No one in my family is Mormon.

My dad grew up in Catholic schools.  I grew up not really going to church at all.  We attend a Methodist Church now.

It was a bit of a surprise to find that I have ancestors who were among the first Mormon pioneers who lived in Nauvoo and then moved west.  My family didn’t make it to Utah.  They ended up settling in Iowa.

What does this all mean?  I am not very familiar with the history of the religion and what their practices were in that time period.  Am I just being silly and making sweeping generalizations in thinking that they could have been polygamists?

Was this something that was practiced in this early period of the church, before the move to Utah? And if it was, then was it recorded or hidden?

Here is a little background on my Mormon ancestors:

Frederick Mowery was married to Sarah Davis on 24 Dec 1827 in Union county, Illinois.  They had 6 children, one of them my ancestor – Martha Jane Mowery (who was a twin).  Frederick died in Illinois.

Sarah remarried to a man named Alvin Horr on 10 June 1844 in Nauvoo, Illinois.  I have found Alvin mentioned in some different online journals etc. which mention him being part of the church.

Sarah then married again to a Levi Lewis Skinner in Pottawattamie county, Iowa in 1849.  She has her children, Levi’s children, and Alvin’s children living with her.  A full house!  I’ve also seen references to Levi Skinner being a “Seventy in Nauvoo”.

I haven’t really started into any of this yet.  I know that I need to take some history lessons first.  I think that I’m going to start with the research guide on the Family Search site.  Sounds like a good place to begin. 🙂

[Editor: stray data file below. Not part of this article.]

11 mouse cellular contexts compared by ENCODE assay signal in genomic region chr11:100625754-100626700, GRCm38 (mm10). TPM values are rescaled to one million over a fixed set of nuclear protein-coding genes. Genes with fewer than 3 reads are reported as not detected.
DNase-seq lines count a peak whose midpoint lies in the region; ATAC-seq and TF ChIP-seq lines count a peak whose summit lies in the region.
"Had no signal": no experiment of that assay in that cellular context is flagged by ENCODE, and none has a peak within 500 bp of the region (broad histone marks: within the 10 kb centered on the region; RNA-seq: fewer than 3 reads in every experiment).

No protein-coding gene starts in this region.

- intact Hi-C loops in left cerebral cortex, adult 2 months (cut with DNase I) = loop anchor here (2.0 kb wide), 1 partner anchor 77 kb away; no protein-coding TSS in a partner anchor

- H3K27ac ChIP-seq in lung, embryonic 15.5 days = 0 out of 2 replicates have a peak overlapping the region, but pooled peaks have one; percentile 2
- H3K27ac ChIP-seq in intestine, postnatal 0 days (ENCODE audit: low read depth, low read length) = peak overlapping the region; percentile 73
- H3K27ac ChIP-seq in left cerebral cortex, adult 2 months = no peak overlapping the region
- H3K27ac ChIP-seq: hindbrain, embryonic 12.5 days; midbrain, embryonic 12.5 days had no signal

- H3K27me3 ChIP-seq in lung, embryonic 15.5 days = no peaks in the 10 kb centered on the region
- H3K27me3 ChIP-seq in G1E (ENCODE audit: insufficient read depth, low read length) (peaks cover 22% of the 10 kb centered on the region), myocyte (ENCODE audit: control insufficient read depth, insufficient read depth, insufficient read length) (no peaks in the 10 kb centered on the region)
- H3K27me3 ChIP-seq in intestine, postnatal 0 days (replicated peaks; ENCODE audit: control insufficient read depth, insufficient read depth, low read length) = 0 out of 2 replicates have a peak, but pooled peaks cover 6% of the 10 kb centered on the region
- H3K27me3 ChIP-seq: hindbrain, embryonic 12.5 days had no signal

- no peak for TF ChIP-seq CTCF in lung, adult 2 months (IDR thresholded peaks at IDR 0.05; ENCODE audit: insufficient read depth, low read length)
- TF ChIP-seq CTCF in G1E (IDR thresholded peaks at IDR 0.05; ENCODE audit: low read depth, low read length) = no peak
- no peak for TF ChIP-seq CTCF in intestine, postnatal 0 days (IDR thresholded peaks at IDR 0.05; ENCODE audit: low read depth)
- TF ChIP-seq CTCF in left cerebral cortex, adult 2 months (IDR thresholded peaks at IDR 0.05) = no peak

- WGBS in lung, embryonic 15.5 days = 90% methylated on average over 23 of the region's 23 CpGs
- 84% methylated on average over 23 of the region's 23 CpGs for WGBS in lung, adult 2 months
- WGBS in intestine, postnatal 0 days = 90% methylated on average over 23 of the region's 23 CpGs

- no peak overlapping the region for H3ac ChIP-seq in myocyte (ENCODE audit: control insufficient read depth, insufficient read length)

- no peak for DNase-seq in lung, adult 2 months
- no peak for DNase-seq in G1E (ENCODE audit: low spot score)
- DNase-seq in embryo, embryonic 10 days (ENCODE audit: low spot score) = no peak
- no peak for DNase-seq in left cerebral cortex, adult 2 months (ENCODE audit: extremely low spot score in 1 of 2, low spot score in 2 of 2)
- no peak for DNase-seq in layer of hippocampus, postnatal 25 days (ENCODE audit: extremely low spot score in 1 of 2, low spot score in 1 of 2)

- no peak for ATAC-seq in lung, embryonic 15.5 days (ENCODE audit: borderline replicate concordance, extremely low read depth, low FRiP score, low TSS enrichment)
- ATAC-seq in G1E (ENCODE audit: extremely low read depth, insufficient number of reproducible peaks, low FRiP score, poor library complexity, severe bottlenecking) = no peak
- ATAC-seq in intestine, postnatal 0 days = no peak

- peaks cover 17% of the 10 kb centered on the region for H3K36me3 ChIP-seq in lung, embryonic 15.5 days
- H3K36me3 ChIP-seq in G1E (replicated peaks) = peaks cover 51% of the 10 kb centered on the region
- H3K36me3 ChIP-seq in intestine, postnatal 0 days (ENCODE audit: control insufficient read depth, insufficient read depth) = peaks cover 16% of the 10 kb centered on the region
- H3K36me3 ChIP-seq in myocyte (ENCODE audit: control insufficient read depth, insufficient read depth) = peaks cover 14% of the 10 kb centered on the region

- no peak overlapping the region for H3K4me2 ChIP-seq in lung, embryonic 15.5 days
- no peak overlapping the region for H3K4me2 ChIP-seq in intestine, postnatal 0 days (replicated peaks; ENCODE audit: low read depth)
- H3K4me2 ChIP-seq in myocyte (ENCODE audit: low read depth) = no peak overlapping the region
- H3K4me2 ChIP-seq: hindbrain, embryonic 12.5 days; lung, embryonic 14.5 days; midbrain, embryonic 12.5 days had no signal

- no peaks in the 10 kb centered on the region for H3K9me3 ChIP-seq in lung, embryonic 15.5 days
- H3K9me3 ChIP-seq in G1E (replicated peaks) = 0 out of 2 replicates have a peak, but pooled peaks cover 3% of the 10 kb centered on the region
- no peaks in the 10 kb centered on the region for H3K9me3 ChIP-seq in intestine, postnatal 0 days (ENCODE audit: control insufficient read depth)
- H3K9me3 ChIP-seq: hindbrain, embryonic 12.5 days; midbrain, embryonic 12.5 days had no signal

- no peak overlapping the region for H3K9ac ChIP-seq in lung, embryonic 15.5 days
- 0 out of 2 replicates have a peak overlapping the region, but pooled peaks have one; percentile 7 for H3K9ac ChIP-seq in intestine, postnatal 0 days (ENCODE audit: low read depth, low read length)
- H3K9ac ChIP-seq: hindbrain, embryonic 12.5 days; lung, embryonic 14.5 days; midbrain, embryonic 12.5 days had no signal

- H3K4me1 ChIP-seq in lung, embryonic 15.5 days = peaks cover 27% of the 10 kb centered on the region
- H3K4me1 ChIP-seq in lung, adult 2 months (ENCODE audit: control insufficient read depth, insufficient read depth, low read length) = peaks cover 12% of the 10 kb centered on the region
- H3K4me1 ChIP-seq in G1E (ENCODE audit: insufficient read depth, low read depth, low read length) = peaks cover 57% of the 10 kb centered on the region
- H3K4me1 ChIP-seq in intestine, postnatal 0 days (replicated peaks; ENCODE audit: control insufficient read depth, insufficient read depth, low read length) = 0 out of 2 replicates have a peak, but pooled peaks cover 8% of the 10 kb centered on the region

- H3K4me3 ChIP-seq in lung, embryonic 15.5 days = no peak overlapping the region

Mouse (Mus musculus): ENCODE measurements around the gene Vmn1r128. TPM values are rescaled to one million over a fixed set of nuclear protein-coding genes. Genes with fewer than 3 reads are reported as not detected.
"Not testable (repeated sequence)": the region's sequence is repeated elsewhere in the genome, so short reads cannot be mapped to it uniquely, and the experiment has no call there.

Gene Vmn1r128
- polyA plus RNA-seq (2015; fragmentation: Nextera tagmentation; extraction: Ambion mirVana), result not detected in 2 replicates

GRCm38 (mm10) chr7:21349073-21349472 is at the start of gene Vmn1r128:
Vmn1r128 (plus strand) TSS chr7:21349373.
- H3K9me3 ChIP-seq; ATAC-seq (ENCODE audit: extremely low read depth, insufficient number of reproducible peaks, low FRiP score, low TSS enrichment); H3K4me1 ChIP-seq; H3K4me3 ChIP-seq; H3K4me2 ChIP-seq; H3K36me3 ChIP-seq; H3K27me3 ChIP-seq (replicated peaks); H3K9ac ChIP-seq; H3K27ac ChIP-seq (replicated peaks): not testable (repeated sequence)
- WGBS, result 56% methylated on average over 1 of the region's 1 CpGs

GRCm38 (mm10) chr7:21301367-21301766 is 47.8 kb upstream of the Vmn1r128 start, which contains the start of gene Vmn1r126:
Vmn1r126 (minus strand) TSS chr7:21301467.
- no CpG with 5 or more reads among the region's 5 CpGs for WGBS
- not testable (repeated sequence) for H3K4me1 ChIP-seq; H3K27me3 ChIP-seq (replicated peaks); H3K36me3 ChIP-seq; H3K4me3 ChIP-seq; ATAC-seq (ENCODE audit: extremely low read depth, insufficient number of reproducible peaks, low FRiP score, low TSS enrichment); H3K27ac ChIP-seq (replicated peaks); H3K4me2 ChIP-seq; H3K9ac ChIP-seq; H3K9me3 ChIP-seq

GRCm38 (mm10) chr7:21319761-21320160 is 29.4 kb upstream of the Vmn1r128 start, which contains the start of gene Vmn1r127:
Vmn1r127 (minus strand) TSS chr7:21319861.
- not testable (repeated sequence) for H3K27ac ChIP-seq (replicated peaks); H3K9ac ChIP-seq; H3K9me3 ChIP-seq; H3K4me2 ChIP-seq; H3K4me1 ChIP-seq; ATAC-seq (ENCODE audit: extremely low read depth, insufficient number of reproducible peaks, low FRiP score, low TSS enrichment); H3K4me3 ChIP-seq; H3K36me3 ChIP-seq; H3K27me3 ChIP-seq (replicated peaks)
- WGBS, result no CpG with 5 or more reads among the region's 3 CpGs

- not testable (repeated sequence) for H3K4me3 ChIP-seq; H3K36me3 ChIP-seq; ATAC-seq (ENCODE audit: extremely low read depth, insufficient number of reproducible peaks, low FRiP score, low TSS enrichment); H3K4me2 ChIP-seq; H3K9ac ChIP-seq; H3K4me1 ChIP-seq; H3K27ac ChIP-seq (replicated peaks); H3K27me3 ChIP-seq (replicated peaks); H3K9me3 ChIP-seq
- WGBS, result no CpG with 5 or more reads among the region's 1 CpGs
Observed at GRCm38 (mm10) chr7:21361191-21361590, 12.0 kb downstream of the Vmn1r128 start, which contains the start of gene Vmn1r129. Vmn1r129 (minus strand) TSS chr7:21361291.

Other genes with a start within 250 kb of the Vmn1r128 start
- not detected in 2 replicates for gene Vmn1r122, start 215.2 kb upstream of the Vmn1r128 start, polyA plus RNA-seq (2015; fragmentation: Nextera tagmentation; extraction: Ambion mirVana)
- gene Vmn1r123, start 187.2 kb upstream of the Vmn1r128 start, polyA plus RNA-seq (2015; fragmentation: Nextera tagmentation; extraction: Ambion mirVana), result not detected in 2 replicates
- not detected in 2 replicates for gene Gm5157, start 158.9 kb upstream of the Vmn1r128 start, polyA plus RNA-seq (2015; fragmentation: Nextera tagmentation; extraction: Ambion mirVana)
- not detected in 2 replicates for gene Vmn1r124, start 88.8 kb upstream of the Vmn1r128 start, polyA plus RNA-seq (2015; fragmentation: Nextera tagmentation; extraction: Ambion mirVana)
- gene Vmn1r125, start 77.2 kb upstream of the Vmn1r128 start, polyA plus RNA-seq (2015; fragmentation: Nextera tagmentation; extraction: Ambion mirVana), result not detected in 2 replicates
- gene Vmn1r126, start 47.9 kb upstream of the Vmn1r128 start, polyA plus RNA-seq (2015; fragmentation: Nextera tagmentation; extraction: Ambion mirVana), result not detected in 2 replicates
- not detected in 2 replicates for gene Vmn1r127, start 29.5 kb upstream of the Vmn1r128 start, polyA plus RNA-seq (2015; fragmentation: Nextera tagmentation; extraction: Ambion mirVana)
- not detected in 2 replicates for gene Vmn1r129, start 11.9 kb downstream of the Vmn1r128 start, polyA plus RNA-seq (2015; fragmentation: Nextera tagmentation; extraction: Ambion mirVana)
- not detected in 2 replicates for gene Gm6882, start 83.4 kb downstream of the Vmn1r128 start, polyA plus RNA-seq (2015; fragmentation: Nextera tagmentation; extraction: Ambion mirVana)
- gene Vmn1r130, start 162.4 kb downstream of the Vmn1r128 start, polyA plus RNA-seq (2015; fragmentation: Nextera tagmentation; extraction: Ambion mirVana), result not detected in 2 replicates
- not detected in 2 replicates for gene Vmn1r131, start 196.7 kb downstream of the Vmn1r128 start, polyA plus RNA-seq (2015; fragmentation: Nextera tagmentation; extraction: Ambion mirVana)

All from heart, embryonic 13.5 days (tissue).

Do any of you have ancestors who were Mormon pioneers?  Any suggestions on good places to look for more information?

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Here are some of my favorite reads from this past week:

  1. Wendy shared a beautiful poem which her great-grandfather wrote when he left his sweetheart back home to fight in WWI. The  post is entitled “Military Monday: Andrew Lee Brittain in WWI”  Very touching and such a wonderful thing to pass down.
  2. Nolichucky Roots shared her grandmother’s “status updates” in Status updates from the past or how Grandmother beat Zuckerberg to the punch.  She’d be a Facebook junkie for sure!
  3. I couldn’t help but laugh when I read the post entitled “10 things my ancestors did to annoy me” over at Caro’s Family Chronicles.  Don’t we all have some ancestors like these?  It keeps us forever searching…
  4. And I have to give a shout out to Wendy again, because she has been verified in the DAR!!!  And she’s using the same ancestor that I will be when I get off my rear end and finish the paperwork.  This is good news for me! 🙂
  5. I also think that you should go and visit Liz over at My Tapley Tree…and it’s Branches.  She is my self-proclaimed stalker. 🙂  Not really.  She and I met in line at the Atlanta Family History Expo and then continued to bump into each other again and again.  After the Expo, she started her blog and then found mine. 🙂  I’m hoping to run into her again in Charleston this May!
  6. Amy Coffin, over at the We Tree blog had some great posts about blog commenting.  Head on over there to read her post – and then turn off your word verification so that I can quit squinting. 🙂
  7. Would you like to win a dream vacation to your ancestor’s homeland?  Head over to Ancestry and enter to win their $20,000 Ultimate Family History Journey Sweepstakes!!  On second thought, please don’t.  The less entries, the more of a chance I have to win….